Intel Demos Lunar Lake Live On Stage At Innovation '23 Conference

lunar lake first live demo
If you read that headline and aren't suitably impressed, let us elaborate. Intel's next launch, looming on the horizon, will be the company's first chiplet-based (or tile-based) processors, codenamed Meteor Lake. Those chips are coming along with an extensive re-branding effort, at least for Intel's mobile parts.

After Meteor Lake will come Arrow Lake, which is expected to bring significant performance improvements for both GPU and GPU tiles over the first-generation disaggregated CPUs. Arrow Lake is also expected to bring chiplets to the desktop for the first time in Intel's history.

Lunar Lake is the codename for the chips that are coming after Arrow Lake. If we were still following the classic "Core" family nomenclature, these would be the 16th-generation chips. In the past, Intel has said that it expects Lunar Lake to allow the company to reclaim performance-per-watt leadership, particularly in the mobile space.

This demo is extrmely notable because not only does it mean that Intel has working Lunar Lake silicon already—impressive for parts that aren't expected to launch for more than a year—but also that the company's 18A foundry is up and running, at least in some capacity. Intel CEO Pat Gelsinger has famously committed to a very aggressive timeline for foundry upgrades, pursuing five node shifts in just four years.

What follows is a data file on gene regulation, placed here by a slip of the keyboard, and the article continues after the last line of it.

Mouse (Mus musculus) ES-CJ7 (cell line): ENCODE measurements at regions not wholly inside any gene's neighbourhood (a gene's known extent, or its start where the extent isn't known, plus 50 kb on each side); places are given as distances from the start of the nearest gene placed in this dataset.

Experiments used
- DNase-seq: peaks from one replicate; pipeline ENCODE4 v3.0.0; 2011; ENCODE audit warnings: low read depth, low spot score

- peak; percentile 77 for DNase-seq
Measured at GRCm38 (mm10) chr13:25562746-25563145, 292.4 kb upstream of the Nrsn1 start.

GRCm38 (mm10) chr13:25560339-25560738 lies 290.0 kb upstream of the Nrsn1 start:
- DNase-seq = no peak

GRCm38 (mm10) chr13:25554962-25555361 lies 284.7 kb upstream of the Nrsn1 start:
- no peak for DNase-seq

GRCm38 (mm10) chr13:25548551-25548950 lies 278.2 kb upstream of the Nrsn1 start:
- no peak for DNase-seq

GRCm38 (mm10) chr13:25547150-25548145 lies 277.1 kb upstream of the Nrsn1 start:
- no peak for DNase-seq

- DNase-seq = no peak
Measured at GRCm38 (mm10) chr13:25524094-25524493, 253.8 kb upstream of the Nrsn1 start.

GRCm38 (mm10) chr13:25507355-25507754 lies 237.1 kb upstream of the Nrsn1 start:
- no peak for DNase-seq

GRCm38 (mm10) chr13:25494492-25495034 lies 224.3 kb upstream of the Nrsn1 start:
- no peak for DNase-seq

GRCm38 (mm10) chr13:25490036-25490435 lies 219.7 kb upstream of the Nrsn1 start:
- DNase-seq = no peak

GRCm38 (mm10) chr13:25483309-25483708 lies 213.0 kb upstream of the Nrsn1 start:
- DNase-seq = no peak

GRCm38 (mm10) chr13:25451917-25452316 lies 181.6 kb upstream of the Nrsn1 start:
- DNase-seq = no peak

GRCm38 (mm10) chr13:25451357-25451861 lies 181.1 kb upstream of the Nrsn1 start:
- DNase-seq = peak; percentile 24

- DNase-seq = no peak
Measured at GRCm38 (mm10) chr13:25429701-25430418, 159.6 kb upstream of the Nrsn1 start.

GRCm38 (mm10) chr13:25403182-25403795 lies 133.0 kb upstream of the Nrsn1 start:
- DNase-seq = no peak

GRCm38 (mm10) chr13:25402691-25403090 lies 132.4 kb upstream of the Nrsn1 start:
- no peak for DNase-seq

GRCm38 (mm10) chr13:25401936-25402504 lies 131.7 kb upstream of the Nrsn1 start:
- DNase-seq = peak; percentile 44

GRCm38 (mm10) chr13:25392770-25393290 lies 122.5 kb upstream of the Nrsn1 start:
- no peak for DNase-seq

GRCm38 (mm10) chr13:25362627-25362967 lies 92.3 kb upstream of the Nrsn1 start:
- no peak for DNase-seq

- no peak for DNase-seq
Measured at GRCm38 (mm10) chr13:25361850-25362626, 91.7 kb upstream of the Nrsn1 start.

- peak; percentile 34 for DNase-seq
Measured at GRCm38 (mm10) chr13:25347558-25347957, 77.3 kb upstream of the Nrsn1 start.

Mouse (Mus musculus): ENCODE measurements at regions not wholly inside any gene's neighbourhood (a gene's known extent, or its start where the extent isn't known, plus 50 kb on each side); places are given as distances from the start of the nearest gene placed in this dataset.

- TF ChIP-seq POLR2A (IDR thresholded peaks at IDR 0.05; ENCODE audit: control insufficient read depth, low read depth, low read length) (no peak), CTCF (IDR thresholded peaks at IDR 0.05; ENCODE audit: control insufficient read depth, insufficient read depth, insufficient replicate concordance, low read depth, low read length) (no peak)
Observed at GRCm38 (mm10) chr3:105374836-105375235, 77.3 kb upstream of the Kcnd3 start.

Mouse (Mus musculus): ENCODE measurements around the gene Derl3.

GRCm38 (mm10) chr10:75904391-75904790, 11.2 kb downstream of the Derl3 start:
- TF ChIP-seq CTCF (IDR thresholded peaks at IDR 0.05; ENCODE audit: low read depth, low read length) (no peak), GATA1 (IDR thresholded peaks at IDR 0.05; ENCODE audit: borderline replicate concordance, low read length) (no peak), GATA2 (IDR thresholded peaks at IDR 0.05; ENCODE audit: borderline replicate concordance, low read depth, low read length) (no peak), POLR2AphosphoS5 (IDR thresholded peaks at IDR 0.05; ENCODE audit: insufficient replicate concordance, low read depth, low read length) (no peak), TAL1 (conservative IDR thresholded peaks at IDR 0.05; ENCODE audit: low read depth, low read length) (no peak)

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Intel's fabs got hung up for a long time at 14nm, and then again on the 10nm process, now known as "Intel 7". The blue team's process leadership was a major part of its market domination for decades, and it is arguably these stumbling blocks that the company hit which have allowed competitor AMD to catch up to its progress.

The actual on-stage demo performed by Gelsinger consisted of two Generative Artificial Intelligence (GAN) demos. First, the chip was asked to generate an image of a giraffe wearing a hat in a Stable Diffusion-like image generator. You can see the result in the picture above. After that, they asked the machine to write a song in the genre of Taylor Swift.

Typically, these kinds of tasks are performed using powerful discrete accelerators, usually discrete GPUs. Running this kind of workload with real-time performance on an SoC is pretty impressive stuff. It'll be a while before we get our hands on Lunar Lake silicon to test with, though.

Intel has shown off an array of other technologies at Innovation '23, including a 288-core Sienna Rapids Xeon, a 12-cubit Tunnel Falls quantum computing chip, and more. Stay tuned for HotHardware for more as the show progresses.